Selling American cars

The Baltimore Sun

After a week of drubbing, jokes and outrage over their failed appeal to Congress, the leaders of America's auto industry appear to have gotten the message. When asking for billions in federal financial aid, candor goes a lot further than hubris.

In plans submitted to Congress this week, company executives have offered to make sweeping cuts in their operations and to eliminate an array of venerable auto brands and models - that's long overdue. They have agreed to negotiate significant cuts in union benefits, a necessary if painful concession for labor leaders, and offered to work for $1 a year rather than the millions in salary and bonuses they had been receiving. And in a real gotcha moment, they also decided to park their private jets in Detroit and drive to Washington for hearings that begin today.

These steps are encouraging developments. A preliminary agreement with the United Auto Workers to delay the companies' payments to a multibillion-dollar, union-run health care trust and to dump a jobs bank in which thousands of laid-off workers are paid most of their salaries also should impress the congressional inquisitors.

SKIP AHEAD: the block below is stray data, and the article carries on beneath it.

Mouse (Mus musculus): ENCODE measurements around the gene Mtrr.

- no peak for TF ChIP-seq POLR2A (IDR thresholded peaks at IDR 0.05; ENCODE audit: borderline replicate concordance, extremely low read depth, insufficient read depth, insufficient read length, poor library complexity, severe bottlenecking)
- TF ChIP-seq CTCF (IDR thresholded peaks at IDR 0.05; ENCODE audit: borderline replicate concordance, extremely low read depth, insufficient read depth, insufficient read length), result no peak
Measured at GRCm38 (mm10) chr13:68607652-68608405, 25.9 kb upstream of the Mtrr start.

Still, the auto chiefs face a skeptical Congress and nation. Some 61 percent of Americans surveyed this week said they oppose government aid for the major U.S. automakers. Congressional leaders say the automakers have to prove they can deliver on their promises.

Those doubts are justified. GM and Chrysler said they need $11 billion just to get through this month. And with America and the world struggling in a deep recession, it's hard to see how these troubled companies will sell the numbers of vehicles they need to survive, regardless of their economizing efforts. Sales in November were the worst in 26 years.

Beyond the reforms offered, the companies need to explain in detail to Congress how they intend to eliminate thousands of uneconomical dealerships, swiftly bring their labor costs closer to what Toyota pays its workers in this country, and quickly produce more energy-efficient cars that Americans will want to buy.

That's a tall order. But if the auto executives are candid and convincing in their explanations of how they intend to weather the turmoil and rebuild their industry into a lean and profitable competitor, the government should gamble on the multibillion-dollar rescue effort because the loss of millions of jobs is at stake. Aid payments should be tied to improvements, and if the car manufacturers falter, the money should stop.

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